Tip #1 – Don’t yell at the lost luggage clerk. It’s a very bad move. I’m guilty of this grievous sin. The lost luggage clerk is the guy who holds your future in his hands. He’s the difference between smelling like a dirty clothes hamper or smelling like a professional international business traveler. Adopt a solicitous attitude. Grin broadly like you haven’t a care in the world. Start right in with the flattering. Things like, “I’ll bet you’ve got a PhD in lost luggage recovery,” or “You must be the airport manager,” can work really well. If the clerk blushes, you’re in good shape. If the clerk gives you an, “I’ve heard that line before, sir” sort of look, then you’re in trouble. Immediately change your tactic. Go straight to the begging and pleading. Throw yourself on the mercy of the Global Baggage Handlers Union. Appeal to the clerk’s sense of duty to humanity. Try to look desperate, lost, and confused. (You must get this guy motivated if you are to have any hope at all.)

Tip #2 – Bring an extra pair of underwear in your carry-on (I didn’t). I used to do this, but stopped after exposing them one too many times to old ladies and airport security officers when I opened my briefcase to take out my laptop. Seems like there was never a good place to stuff a pair of undies that didn’t sooner or later create an embarrassing moment when they flopped out onto the floor. I’m back on the wagon now (there’s a fresh pair in my briefcase at this very moment).

Tip #3 – If it’s too late, and you’ve already messed up on #2 above, that is, if you’re already traveling while reading this epistle and your bag is gone, not to worry. There’s always the old flip-and-slip. On day two (or three), just flip those undies inside out and slip ’em right back on. Just flip-and-slip, that’s it. Who’s going to know? You’ll feel fresh again, and that’s all that really matters, right? If you’re as old as me, you can actually do this indefinitely, because either you won’t care, or you won’t be able to remember when you last flipped-and-slipped. Going commando is always an option at this point, but it just isn’t my style.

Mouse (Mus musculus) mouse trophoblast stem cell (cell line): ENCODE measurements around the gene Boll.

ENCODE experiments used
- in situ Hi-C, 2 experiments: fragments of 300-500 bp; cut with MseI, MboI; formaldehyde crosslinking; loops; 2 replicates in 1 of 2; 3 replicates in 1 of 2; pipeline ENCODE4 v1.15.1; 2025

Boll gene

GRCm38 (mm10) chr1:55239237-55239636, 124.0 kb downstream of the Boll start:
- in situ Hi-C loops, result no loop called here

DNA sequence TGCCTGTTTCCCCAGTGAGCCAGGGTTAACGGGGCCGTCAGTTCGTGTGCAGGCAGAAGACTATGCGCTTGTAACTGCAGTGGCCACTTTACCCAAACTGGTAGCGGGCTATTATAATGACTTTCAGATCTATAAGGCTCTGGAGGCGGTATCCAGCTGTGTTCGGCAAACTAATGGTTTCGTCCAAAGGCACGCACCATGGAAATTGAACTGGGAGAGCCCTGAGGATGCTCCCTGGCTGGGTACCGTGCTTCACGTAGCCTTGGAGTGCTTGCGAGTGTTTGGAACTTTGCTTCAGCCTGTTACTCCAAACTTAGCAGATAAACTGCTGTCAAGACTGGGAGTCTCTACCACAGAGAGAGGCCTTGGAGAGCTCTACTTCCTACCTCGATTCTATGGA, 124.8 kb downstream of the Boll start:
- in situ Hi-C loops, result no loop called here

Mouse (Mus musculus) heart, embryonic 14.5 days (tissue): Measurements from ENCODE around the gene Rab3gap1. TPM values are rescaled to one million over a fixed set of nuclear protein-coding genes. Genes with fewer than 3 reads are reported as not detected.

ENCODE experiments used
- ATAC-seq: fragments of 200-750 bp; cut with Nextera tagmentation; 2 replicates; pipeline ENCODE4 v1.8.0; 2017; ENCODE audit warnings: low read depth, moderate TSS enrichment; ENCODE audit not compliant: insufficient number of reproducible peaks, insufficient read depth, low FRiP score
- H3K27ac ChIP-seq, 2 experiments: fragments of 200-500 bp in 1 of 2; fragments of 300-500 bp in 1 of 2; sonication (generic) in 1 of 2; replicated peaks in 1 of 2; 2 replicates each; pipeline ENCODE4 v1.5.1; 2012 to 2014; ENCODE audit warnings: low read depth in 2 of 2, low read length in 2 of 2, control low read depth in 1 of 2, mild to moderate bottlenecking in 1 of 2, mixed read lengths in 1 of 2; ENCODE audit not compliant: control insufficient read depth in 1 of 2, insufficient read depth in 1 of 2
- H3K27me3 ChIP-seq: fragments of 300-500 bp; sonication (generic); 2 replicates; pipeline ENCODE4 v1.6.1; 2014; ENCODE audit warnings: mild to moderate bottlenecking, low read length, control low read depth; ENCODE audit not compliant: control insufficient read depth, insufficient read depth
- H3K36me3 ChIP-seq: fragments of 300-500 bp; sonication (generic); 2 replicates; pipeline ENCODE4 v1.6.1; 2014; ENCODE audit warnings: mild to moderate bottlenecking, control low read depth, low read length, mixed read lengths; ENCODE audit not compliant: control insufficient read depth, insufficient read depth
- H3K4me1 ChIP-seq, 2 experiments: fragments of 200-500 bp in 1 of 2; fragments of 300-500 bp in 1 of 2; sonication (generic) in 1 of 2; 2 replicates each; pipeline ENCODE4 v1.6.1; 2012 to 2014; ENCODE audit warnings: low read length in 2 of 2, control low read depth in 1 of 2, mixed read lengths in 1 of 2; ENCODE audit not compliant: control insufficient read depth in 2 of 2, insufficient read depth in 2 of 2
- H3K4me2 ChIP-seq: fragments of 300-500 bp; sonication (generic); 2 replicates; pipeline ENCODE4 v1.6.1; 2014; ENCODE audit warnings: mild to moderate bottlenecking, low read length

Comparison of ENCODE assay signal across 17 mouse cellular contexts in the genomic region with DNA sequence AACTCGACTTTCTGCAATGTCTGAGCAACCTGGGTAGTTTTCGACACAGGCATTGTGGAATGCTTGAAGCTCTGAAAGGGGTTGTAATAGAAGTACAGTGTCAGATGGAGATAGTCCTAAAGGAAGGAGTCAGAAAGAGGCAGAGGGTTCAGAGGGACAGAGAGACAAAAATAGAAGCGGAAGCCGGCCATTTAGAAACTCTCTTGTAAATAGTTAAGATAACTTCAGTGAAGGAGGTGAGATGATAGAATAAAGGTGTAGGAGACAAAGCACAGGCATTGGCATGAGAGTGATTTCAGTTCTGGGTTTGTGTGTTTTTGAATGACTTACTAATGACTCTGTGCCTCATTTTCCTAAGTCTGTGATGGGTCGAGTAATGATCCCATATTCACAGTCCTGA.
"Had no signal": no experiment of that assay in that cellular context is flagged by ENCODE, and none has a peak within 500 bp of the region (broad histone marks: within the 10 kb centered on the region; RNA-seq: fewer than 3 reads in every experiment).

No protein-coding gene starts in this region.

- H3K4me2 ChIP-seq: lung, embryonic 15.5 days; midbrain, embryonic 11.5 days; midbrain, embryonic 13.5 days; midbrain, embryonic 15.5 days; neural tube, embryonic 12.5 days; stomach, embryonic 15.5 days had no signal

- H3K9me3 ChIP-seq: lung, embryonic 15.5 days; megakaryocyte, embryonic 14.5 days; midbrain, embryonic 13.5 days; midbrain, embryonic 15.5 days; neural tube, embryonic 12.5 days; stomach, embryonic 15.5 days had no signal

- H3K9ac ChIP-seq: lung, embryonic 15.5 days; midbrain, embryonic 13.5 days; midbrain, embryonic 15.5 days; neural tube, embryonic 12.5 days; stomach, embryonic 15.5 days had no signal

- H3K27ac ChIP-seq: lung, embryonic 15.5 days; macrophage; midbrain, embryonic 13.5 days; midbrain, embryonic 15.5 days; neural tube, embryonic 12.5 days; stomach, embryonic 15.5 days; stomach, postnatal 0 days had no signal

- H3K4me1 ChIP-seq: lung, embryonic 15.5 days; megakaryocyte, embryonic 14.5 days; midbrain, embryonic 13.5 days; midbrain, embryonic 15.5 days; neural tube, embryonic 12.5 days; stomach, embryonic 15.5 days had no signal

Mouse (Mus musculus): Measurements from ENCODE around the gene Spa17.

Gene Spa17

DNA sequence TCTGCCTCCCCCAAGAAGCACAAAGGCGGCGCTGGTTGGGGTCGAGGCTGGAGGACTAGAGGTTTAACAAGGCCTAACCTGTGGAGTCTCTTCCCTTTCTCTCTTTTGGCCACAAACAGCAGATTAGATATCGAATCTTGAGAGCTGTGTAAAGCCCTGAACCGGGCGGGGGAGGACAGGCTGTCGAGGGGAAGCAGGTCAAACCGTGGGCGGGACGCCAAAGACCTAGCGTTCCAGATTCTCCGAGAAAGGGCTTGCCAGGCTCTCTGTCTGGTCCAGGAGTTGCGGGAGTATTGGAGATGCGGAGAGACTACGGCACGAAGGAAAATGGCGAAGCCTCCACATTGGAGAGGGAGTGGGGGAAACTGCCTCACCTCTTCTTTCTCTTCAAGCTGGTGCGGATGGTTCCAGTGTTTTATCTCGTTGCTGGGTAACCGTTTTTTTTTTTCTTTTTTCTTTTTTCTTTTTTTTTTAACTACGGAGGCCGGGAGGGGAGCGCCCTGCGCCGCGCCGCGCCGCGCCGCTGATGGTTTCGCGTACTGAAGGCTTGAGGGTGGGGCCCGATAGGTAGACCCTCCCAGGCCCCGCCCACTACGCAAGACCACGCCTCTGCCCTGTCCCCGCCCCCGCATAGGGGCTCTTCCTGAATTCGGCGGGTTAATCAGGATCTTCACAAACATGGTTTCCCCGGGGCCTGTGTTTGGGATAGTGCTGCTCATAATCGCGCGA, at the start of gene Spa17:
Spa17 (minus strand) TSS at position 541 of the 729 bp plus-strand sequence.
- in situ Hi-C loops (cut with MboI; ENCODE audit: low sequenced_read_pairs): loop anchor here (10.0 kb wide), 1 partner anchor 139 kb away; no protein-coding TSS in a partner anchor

Tip #4 – You can’t turn your socks inside out, they’ll look funny. Baby powder! Just pop into the hotel commissary or local supermarket and pick up the largest bottle they’ve got. I have found that you can buy baby powder world-wide. Apparently, it is in high demand. Just sprinkle a little bit of heaven into your socks and shoes, and you’re a new man. This trick also works wonders in your skivvies. However, if you wear boxers, all you will accomplish is powdering your feet again (that’s why I’m a tidy-whitie guy – nothing leaks out, and if you travel a lot, it might be worth the switch).

If you enjoyed this helpful travel hint, leave me a comment. I would love to hear from you.

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11 comments on “The Art of Surviving the Lost Suitcase

  1. I am picturing the Kenyan tent – and laughing hysterically.

  2. A life well lived Noel. Amazing stories that inspire me to get my butt on an airplane and see the world. Clearly there is more to life than toiling away for the next dollar.

  3. I laughed so hard, my tummy hurts. Fortunately I can blame Dick, who sent this to me. Masterful writing, Noel.

  4. Shaking hands when we meet is now determined by whether your luggage was lost on the trip.

  5. I must say that you responded to the experience with a professional poise that the Institute could be proud of. I’m not sure that anyone else could have looked so noble wearing concrete gray Russell Athletic shorts, a navy blue Big Dog tee-shirt, and week old underwear (off white!).

  6. Hahaha. You are the MASTER story teller!!!